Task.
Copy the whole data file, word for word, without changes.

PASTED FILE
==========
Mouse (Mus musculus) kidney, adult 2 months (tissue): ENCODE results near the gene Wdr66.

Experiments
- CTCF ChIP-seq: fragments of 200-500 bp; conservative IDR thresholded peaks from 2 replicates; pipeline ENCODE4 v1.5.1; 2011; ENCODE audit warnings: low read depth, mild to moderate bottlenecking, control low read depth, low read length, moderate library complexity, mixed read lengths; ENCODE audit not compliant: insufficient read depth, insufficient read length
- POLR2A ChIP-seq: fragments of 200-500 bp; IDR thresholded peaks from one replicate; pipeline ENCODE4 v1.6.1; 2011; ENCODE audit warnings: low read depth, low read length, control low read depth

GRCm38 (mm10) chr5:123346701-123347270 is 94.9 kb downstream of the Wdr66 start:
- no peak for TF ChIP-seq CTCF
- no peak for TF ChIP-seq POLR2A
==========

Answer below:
Mouse (Mus musculus) kidney, adult 2 months (tissue): ENCODE results near the gene Wdr66.

Experiments
- CTCF ChIP-seq: fragments of 200-500 bp; conservative IDR thresholded peaks from 2 replicates; pipeline ENCODE4 v1.5.1; 2011; ENCODE audit warnings: low read depth, mild to moderate bottlenecking, control low read depth, low read length, moderate library complexity, mixed read lengths; ENCODE audit not compliant: insufficient read depth, insufficient read length
- POLR2A ChIP-seq: fragments of 200-500 bp; IDR thresholded peaks from one replicate; pipeline ENCODE4 v1.6.1; 2011; ENCODE audit warnings: low read depth, low read length, control low read depth

GRCm38 (mm10) chr5:123346701-123347270 is 94.9 kb downstream of the Wdr66 start:
- no peak for TF ChIP-seq CTCF
- no peak for TF ChIP-seq POLR2A